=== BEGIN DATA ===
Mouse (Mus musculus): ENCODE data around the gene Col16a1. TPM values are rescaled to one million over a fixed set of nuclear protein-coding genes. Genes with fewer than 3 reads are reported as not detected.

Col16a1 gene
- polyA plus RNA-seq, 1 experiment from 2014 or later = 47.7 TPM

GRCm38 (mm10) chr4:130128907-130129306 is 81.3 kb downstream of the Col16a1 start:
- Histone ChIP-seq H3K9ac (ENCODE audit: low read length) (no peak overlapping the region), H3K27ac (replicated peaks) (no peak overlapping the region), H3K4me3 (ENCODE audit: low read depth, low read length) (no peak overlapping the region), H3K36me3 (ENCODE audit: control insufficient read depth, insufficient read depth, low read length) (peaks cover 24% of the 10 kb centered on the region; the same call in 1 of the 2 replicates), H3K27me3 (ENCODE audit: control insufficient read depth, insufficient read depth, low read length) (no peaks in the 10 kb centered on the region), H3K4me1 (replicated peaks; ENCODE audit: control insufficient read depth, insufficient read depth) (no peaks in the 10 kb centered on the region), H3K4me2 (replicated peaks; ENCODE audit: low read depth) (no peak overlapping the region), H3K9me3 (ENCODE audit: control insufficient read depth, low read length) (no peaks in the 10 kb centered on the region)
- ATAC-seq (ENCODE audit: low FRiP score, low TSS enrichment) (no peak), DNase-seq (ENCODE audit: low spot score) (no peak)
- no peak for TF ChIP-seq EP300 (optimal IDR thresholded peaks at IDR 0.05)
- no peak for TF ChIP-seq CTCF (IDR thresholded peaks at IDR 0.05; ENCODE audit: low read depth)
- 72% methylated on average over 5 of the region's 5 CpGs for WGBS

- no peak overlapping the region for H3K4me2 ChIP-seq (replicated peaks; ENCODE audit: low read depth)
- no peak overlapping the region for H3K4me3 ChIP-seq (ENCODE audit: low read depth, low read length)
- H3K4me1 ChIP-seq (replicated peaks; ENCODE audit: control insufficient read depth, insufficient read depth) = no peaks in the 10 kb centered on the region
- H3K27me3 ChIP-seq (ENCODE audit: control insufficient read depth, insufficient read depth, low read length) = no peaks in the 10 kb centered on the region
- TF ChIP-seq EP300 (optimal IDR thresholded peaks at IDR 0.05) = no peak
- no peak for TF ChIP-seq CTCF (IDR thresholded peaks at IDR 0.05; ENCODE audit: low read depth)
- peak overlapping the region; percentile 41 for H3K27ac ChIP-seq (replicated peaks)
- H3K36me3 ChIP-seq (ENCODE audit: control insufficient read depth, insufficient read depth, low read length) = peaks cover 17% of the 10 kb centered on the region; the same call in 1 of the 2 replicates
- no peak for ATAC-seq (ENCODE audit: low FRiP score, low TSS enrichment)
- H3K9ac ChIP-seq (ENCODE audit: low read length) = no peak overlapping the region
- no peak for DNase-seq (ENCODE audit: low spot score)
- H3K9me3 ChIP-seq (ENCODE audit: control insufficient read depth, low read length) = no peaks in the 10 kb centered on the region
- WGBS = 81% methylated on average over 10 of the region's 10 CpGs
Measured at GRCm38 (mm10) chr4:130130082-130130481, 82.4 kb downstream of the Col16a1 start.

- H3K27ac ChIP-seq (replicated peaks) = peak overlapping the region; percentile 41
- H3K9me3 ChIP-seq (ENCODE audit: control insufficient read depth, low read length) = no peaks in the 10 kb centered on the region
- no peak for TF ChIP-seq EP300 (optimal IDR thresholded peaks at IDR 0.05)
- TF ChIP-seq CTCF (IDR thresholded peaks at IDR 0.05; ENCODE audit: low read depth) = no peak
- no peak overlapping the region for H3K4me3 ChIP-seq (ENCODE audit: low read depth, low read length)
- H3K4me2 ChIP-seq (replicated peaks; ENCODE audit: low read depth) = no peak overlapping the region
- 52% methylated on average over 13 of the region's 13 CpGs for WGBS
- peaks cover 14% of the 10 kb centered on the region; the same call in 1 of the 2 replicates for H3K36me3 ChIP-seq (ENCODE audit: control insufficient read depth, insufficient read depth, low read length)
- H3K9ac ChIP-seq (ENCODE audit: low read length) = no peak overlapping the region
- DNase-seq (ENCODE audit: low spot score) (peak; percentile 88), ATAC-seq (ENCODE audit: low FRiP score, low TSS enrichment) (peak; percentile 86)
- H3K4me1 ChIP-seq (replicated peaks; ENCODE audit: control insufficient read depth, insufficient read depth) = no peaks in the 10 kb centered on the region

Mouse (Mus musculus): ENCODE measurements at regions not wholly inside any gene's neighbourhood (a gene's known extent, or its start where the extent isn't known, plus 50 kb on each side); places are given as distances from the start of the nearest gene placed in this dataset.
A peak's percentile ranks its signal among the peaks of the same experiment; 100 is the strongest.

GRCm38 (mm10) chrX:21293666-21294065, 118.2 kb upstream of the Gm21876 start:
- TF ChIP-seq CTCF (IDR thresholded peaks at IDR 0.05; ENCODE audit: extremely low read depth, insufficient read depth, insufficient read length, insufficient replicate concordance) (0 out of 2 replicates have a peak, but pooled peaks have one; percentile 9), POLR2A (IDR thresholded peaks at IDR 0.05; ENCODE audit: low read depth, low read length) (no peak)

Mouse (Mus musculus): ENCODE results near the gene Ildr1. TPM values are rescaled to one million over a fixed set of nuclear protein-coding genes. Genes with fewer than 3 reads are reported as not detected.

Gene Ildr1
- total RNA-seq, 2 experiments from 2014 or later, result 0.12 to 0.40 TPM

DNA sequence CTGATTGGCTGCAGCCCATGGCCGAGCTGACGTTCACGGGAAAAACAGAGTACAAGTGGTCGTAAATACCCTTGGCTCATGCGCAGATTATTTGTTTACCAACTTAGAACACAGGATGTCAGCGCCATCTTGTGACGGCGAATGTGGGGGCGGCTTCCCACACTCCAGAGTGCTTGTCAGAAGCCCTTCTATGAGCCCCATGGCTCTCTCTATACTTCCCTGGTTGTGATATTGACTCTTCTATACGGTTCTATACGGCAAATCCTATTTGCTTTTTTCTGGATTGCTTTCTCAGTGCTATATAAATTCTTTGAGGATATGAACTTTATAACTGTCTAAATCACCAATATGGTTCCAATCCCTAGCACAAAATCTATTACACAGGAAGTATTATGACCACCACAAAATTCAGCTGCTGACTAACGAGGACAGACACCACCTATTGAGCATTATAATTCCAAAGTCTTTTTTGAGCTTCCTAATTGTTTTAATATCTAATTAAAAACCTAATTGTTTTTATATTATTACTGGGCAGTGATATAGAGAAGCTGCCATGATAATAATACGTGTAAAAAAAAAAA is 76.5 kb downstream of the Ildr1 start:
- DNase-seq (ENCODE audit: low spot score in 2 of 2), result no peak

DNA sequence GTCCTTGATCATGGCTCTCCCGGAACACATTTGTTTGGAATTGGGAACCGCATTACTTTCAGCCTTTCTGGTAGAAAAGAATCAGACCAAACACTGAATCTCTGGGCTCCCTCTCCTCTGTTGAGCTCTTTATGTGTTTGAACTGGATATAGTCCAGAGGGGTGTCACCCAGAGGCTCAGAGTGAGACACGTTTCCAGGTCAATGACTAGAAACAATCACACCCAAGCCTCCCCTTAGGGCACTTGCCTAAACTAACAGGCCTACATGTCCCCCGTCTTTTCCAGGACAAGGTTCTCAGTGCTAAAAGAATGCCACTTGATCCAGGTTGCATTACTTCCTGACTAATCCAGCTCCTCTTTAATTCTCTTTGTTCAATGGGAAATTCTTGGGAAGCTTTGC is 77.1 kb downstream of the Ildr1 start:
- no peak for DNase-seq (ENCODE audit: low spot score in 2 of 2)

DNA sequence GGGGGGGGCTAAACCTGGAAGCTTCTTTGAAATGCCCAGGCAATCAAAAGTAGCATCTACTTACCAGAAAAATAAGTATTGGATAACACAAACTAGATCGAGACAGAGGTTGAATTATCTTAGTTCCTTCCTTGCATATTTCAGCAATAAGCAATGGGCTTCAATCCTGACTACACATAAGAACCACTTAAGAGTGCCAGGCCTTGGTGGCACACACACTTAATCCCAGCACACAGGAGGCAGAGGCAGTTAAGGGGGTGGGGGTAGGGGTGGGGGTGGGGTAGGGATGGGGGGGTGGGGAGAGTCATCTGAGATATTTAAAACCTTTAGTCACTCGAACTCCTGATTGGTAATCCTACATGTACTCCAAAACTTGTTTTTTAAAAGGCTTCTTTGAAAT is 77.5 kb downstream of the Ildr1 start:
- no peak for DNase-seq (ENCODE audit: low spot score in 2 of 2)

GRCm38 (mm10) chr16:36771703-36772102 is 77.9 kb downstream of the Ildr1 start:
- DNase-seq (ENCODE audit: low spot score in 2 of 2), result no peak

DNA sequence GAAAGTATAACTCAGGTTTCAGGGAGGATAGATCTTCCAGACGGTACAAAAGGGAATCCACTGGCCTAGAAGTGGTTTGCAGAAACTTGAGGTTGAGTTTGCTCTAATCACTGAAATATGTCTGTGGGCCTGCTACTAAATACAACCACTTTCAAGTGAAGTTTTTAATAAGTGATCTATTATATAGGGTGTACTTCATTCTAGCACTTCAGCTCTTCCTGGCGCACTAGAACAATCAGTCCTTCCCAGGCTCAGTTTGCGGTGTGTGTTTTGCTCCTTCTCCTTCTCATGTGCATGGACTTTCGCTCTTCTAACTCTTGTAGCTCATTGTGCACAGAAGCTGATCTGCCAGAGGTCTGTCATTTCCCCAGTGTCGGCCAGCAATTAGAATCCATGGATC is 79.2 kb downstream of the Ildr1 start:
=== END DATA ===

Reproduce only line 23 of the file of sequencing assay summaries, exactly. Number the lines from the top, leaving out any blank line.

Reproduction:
Measured at GRCm38 (mm10) chr4:130130082-130130481, 82.4 kb downstream of the Col16a1 start.